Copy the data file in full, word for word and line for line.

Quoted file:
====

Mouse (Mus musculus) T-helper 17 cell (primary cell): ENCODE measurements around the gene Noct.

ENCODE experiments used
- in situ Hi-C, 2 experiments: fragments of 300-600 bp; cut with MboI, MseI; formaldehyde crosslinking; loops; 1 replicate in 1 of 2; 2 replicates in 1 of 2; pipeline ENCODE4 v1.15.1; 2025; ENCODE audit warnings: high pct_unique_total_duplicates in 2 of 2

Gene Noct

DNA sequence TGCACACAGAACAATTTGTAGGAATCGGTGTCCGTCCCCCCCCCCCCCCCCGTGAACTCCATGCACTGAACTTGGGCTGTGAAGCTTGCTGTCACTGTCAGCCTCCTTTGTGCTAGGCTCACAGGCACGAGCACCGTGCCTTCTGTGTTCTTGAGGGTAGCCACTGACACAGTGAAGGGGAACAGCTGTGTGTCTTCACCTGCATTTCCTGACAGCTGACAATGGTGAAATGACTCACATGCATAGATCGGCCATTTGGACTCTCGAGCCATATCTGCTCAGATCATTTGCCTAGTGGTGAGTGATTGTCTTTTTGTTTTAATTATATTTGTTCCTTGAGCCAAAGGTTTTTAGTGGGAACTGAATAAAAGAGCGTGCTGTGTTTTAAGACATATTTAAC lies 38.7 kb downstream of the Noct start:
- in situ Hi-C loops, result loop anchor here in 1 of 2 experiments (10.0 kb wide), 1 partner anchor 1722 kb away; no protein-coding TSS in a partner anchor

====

Mouse (Mus musculus) T-helper 17 cell (primary cell): ENCODE measurements around the gene Noct.

ENCODE experiments used
- in situ Hi-C, 2 experiments: fragments of 300-600 bp; cut with MboI, MseI; formaldehyde crosslinking; loops; 1 replicate in 1 of 2; 2 replicates in 1 of 2; pipeline ENCODE4 v1.15.1; 2025; ENCODE audit warnings: high pct_unique_total_duplicates in 2 of 2

Gene Noct

DNA sequence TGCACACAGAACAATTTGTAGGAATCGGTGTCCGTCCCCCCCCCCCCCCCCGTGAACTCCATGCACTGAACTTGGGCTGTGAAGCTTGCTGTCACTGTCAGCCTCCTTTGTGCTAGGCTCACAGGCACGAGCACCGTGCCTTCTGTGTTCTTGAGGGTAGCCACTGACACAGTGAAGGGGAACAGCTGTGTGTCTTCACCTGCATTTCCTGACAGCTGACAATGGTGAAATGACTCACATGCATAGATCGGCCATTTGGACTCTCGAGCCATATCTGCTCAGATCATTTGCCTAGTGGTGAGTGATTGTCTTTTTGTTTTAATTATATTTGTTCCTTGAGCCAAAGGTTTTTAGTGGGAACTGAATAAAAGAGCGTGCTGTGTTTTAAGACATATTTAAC lies 38.7 kb downstream of the Noct start:
- in situ Hi-C loops, result loop anchor here in 1 of 2 experiments (10.0 kb wide), 1 partner anchor 1722 kb away; no protein-coding TSS in a partner anchor